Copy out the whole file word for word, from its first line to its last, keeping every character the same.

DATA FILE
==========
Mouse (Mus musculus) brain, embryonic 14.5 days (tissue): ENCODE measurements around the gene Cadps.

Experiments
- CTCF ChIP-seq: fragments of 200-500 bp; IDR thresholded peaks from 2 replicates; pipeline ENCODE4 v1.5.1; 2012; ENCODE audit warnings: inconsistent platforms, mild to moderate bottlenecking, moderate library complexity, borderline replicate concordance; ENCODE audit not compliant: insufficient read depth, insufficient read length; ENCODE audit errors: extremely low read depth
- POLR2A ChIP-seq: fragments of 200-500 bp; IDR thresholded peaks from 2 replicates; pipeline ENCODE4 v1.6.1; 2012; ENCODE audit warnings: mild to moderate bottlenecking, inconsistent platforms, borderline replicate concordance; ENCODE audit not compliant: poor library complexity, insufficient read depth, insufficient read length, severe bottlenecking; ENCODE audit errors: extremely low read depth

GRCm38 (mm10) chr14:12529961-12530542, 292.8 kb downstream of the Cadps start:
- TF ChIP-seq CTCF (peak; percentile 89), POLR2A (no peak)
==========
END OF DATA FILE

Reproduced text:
Mouse (Mus musculus) brain, embryonic 14.5 days (tissue): ENCODE measurements around the gene Cadps.

Experiments
- CTCF ChIP-seq: fragments of 200-500 bp; IDR thresholded peaks from 2 replicates; pipeline ENCODE4 v1.5.1; 2012; ENCODE audit warnings: inconsistent platforms, mild to moderate bottlenecking, moderate library complexity, borderline replicate concordance; ENCODE audit not compliant: insufficient read depth, insufficient read length; ENCODE audit errors: extremely low read depth
- POLR2A ChIP-seq: fragments of 200-500 bp; IDR thresholded peaks from 2 replicates; pipeline ENCODE4 v1.6.1; 2012; ENCODE audit warnings: mild to moderate bottlenecking, inconsistent platforms, borderline replicate concordance; ENCODE audit not compliant: poor library complexity, insufficient read depth, insufficient read length, severe bottlenecking; ENCODE audit errors: extremely low read depth

GRCm38 (mm10) chr14:12529961-12530542, 292.8 kb downstream of the Cadps start:
- TF ChIP-seq CTCF (peak; percentile 89), POLR2A (no peak)